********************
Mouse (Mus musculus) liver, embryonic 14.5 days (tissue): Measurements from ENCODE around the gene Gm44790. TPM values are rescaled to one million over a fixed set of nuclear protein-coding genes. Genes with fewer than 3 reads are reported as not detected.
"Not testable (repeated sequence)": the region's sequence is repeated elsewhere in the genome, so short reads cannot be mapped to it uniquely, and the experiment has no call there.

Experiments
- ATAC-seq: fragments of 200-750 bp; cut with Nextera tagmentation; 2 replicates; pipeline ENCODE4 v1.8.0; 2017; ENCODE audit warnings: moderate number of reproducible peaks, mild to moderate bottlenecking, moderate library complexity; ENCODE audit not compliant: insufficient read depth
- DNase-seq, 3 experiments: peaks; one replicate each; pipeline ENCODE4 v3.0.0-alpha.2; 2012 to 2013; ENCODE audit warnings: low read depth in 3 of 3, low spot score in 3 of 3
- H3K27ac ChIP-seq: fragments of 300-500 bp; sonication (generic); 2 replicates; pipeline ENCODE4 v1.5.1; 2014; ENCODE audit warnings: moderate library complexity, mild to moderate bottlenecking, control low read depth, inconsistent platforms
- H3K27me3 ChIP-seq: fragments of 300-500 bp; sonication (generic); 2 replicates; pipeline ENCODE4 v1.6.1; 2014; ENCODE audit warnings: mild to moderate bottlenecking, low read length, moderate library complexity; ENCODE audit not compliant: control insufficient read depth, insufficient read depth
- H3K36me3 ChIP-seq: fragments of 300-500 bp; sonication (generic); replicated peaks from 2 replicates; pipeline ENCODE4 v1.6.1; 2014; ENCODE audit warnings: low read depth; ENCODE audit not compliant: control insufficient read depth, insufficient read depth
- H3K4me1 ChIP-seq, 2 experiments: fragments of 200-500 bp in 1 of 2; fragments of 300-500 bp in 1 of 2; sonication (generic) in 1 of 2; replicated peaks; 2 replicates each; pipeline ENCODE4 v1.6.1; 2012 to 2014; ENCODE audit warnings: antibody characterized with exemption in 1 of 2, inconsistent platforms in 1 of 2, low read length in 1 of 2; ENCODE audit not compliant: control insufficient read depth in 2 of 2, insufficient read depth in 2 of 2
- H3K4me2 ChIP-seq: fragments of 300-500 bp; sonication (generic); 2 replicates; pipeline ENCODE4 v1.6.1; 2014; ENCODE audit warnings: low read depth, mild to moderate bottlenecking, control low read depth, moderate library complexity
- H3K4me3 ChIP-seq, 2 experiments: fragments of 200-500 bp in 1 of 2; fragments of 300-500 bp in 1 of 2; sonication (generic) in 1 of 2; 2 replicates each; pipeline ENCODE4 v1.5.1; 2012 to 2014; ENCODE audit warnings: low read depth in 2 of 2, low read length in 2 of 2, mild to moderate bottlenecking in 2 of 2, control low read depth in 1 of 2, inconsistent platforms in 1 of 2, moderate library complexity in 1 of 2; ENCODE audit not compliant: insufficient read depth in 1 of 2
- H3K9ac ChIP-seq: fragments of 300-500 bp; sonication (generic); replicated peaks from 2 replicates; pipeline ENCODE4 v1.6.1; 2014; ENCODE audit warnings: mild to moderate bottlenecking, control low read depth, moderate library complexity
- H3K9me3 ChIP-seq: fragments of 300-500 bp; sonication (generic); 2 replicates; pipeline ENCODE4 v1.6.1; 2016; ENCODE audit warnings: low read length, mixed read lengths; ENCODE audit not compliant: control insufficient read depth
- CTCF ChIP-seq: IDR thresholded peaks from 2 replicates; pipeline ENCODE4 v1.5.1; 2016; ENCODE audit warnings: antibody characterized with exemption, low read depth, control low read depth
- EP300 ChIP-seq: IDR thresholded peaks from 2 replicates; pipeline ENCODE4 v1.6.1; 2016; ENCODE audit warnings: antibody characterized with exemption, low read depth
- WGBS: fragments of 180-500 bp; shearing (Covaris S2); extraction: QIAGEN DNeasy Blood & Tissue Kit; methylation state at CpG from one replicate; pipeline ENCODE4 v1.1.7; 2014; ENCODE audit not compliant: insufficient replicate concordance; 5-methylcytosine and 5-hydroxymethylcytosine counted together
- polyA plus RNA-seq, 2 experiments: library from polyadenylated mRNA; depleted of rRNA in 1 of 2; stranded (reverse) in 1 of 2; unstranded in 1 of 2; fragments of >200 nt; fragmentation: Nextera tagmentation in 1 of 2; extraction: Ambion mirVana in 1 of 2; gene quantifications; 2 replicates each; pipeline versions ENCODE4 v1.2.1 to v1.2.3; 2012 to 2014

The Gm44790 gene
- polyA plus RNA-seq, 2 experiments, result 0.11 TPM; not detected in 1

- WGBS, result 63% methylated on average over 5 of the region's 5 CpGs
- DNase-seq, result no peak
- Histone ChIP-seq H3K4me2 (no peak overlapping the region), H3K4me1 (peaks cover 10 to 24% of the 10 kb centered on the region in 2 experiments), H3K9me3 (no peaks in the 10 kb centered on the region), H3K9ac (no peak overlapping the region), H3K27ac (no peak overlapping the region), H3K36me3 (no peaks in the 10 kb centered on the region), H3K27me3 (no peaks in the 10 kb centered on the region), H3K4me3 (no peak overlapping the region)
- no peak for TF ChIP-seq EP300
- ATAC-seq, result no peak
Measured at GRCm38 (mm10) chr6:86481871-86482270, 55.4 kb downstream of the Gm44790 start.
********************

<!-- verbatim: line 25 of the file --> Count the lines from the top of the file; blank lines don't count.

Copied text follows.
Measured at GRCm38 (mm10) chr6:86481871-86482270, 55.4 kb downstream of the Gm44790 start.